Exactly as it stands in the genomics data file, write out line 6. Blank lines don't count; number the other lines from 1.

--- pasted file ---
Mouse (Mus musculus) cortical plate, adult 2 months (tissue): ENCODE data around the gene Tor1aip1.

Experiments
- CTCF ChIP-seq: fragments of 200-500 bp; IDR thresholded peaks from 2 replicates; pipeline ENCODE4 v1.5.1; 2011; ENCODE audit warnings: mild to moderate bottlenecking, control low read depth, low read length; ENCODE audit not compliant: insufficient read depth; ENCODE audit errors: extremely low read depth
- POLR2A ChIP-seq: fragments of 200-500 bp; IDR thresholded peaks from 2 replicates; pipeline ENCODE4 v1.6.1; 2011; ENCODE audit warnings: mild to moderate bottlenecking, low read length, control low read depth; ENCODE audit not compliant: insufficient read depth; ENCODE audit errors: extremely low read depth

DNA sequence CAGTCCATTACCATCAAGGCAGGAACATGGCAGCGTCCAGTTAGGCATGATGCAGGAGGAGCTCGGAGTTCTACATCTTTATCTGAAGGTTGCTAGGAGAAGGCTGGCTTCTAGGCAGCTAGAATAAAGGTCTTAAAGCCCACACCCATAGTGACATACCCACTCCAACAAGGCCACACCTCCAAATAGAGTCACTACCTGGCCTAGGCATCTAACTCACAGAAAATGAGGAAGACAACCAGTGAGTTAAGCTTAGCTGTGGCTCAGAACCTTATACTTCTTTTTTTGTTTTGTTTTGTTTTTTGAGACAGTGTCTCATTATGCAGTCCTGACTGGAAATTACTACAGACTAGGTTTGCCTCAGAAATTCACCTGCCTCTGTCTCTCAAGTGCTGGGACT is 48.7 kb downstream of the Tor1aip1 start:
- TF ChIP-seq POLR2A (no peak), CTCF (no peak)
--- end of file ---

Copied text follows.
- TF ChIP-seq POLR2A (no peak), CTCF (no peak)